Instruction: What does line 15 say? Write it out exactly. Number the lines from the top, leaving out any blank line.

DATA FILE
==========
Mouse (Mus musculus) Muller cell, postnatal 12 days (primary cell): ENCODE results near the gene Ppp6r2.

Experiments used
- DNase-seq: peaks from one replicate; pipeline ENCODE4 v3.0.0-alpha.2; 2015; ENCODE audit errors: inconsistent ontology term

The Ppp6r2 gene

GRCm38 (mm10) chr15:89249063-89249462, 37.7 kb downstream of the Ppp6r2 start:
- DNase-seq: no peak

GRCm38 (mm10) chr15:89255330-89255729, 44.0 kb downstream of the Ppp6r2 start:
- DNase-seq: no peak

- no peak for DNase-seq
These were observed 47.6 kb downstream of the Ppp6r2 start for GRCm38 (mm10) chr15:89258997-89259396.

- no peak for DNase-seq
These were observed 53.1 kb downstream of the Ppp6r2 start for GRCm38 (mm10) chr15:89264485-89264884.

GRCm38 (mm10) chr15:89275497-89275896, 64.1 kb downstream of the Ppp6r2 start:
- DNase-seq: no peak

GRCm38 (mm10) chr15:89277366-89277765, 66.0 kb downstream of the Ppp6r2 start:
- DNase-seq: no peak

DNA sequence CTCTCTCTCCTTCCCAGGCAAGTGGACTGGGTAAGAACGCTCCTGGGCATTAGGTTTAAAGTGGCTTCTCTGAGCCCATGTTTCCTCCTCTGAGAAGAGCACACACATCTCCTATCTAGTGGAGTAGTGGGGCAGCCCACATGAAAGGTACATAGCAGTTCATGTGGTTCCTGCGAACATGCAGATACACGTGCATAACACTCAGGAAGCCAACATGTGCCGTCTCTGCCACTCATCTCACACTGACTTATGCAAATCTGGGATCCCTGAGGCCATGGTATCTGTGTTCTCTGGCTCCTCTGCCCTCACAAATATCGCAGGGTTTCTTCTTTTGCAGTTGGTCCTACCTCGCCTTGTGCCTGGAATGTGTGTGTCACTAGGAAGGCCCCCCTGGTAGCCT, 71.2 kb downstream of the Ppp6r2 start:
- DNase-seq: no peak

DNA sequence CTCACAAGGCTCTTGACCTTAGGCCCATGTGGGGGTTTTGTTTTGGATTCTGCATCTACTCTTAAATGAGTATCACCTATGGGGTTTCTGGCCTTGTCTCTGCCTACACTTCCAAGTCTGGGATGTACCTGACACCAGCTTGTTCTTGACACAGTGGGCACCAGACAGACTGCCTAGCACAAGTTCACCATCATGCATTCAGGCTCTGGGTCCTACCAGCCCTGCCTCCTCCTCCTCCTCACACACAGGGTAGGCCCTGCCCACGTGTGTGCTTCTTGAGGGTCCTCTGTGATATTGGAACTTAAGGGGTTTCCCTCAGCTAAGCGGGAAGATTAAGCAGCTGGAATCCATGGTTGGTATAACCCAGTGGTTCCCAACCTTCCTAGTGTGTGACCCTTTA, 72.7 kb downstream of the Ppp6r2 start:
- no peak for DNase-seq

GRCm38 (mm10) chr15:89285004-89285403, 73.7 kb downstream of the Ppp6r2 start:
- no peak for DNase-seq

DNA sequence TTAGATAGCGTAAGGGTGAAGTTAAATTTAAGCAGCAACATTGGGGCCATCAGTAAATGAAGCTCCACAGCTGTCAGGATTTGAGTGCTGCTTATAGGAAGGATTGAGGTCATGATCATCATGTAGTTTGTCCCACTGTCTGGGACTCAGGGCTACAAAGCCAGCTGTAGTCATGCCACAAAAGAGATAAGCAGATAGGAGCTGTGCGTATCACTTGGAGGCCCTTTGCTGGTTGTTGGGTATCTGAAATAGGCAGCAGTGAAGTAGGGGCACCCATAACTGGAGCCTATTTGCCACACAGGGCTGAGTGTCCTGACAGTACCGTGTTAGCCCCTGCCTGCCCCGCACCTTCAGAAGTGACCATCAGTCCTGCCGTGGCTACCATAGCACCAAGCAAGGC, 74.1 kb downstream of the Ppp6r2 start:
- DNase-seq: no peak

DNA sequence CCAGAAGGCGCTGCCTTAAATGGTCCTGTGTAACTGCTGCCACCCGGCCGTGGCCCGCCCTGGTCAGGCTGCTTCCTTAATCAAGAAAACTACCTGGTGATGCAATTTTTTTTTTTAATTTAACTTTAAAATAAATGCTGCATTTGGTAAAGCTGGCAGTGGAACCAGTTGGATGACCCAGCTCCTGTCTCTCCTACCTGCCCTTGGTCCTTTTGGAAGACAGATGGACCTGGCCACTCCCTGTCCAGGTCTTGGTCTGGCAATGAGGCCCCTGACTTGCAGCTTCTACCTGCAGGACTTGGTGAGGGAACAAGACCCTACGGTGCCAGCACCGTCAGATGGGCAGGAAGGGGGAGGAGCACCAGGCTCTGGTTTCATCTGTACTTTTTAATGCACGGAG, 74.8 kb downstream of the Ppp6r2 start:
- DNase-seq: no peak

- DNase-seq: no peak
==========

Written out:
GRCm38 (mm10) chr15:89277366-89277765, 66.0 kb downstream of the Ppp6r2 start: